Fact: No one has ever truly visited New Orleans and not come away completely enchanted with it. No, really. Have you been? Well, HAVE YOU? If not, stop reading this right now and book a ticket. This city will change your life. Its easy pace. Its charming buildings and streets. Its incredible sense of history — and we mean all the critical moments it participated in over time as well as the way that history still emanates from the cobblestones of the French Quarter, the streets of the Treme, the empty lots and inklings of construction in the Lower Ninth Ward, the staggering mansions of the Garden District. Its rich culture, from voodoo (sometimes mixed with Catholicism) to parade season to the nearby bayou. Its amazing food, from beignets at Cafe Du Monde (yes, it’s a dirty, chaotic mess, but they are the best) to all kinds of meat at Cochon Butcher, from po’ boys at Parkway Bakery and Tavern to muffulettas at Central Grocery (DO. NOT. MISS). Its lovely, kind, resilient, *fun *people.

And, of course, its music. Music is just everywhere in New Orleans: Second line bands march down the street during Mardi Gras season (or any old festive time). String bands staffed by young hipsters in old-timey clothes jam on the street. A dizzying series of festivals boast R&B, hip-hop, country, jazz and more. And just about every sound you can think of, from the blues to NOLA brass, swing to zydeco calls to you from the bars of Frenchman Street, the Maple Leaf in Uptown (whereRebirth Brass Band throw down weekly), Bullet’s Sports Bar in the Seventh Ward (where Kermit Ruffins holds a weekly gig), the jazz brunches in the French Quarter, even the drunken nightmarescape of Bourbon Street (seriously, avoid Bourbon at all costs if you can. If you must go, stick to the far end where Lafitte’s is.).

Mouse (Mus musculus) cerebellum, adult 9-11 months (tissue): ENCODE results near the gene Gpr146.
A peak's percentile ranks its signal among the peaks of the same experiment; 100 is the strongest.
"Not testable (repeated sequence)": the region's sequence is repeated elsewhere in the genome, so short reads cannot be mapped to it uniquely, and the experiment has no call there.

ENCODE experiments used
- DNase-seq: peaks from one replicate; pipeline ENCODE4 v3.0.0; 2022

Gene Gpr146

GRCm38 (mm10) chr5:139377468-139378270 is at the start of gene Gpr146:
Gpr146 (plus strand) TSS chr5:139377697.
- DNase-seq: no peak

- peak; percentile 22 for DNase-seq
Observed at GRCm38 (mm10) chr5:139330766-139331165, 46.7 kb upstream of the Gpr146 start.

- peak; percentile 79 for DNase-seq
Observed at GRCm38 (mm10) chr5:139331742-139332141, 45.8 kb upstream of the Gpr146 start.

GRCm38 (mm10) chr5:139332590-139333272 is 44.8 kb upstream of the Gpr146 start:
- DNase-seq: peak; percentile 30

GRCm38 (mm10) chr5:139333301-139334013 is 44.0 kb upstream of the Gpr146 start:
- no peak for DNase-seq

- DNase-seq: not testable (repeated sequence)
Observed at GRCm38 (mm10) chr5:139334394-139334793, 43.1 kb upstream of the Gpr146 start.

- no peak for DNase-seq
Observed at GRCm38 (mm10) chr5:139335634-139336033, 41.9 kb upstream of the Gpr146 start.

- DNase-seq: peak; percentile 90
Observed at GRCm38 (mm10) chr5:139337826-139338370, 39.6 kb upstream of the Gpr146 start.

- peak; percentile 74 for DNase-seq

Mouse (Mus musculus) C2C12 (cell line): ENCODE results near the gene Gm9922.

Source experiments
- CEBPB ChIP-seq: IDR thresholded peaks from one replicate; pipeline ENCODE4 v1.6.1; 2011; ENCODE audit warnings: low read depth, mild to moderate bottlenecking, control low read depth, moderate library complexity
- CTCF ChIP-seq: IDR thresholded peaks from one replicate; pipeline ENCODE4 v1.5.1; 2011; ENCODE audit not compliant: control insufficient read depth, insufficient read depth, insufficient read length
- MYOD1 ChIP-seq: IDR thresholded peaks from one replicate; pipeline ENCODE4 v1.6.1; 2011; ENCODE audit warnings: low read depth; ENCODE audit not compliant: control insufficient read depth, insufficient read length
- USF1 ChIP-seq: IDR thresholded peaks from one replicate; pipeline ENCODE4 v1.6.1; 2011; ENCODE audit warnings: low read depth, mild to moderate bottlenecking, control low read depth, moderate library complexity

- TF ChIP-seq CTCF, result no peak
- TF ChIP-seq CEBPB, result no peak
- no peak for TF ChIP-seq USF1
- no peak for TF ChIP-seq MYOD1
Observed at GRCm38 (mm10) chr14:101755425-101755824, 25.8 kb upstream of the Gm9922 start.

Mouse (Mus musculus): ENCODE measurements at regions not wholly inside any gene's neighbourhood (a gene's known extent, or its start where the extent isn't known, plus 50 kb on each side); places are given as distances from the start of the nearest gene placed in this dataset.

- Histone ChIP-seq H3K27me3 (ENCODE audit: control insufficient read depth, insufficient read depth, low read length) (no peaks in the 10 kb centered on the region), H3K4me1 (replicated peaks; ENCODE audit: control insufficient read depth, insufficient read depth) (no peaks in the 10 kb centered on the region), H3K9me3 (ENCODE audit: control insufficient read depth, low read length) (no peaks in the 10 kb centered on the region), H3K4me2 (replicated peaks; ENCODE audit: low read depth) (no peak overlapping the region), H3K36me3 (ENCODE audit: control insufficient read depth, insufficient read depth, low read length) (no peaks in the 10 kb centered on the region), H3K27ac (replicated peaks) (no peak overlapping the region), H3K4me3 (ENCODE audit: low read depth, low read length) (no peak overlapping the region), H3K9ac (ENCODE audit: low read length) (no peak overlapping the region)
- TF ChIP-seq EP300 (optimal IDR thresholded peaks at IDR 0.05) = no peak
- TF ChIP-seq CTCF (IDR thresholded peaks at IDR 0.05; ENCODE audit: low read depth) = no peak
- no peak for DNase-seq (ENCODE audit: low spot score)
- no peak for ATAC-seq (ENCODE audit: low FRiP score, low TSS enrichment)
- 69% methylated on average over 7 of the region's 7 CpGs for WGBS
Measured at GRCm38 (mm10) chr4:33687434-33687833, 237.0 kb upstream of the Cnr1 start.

Music sweats from New Orleans’ every pore. After all, this is the city where jazz was born in the brothels of Storyville. This is the city that gave us Fats DominoMahalia JacksonDr. John andFrank Ocean. This is the city where hip-hop artists took to the mic to decry the federal and state government’s gross mishandling of the Katrina catastrophe (which continues to impact NOLA citizens today). This is a city that has and continues to produce its own inimitable genres of music, from its quintessential brass bands to the twerked-up booty-hop called bounce and its queer offshoot sissy bounce. This playlist features all that and more (including a little Cajun music, which technically hails from elsewhere in southern Louisiana, but can be heard throughout NOLA). One measly little playlist barely scratches the surface of the musical wonderland that is New Orleans, so think of this as just a little taste to whet your appetite for the real deal. New Orleans music must be lived to appreciate. GET DOWN THERE. — Rachel Devitt